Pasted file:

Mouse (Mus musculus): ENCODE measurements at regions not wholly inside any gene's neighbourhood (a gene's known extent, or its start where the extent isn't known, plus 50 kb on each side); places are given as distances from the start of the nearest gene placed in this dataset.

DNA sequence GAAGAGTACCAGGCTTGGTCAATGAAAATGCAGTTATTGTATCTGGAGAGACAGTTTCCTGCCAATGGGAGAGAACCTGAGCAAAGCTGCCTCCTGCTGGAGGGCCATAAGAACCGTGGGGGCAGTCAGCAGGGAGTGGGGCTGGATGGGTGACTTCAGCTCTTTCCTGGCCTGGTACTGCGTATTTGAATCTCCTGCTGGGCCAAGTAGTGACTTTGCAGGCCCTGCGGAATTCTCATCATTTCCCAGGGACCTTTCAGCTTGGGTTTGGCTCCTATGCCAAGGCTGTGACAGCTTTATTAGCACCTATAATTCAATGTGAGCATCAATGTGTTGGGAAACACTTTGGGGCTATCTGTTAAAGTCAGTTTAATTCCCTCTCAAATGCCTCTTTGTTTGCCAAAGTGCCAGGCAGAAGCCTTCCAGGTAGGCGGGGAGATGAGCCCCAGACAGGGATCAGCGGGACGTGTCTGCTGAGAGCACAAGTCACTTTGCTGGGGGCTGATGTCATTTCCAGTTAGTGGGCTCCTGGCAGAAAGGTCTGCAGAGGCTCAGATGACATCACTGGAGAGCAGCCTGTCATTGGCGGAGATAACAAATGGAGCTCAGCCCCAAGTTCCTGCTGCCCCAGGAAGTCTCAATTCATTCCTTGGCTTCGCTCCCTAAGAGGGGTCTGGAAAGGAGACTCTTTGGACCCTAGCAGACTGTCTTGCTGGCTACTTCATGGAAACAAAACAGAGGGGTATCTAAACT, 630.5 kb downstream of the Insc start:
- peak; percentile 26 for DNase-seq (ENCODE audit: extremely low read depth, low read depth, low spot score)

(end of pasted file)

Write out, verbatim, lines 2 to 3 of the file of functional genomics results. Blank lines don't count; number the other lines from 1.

DNA sequence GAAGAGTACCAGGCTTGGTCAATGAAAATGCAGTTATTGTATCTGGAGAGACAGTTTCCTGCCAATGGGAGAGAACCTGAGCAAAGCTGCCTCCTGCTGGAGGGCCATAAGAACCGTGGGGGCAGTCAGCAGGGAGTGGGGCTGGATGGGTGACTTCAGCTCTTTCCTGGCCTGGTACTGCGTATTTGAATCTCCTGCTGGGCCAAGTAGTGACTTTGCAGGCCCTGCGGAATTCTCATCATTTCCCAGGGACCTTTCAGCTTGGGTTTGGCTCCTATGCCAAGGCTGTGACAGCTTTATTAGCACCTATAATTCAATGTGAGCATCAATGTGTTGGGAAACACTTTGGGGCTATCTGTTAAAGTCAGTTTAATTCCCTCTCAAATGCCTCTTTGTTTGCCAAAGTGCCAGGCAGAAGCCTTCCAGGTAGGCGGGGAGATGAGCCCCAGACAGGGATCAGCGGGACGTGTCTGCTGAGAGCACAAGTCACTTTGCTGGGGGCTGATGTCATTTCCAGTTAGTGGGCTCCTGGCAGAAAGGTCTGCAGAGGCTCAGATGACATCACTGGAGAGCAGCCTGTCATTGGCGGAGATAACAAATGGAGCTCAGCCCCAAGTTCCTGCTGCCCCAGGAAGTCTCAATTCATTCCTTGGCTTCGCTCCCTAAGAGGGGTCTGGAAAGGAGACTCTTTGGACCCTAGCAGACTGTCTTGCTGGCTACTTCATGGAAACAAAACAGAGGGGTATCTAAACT, 630.5 kb downstream of the Insc start:
- peak; percentile 26 for DNase-seq (ENCODE audit: extremely low read depth, low read depth, low spot score)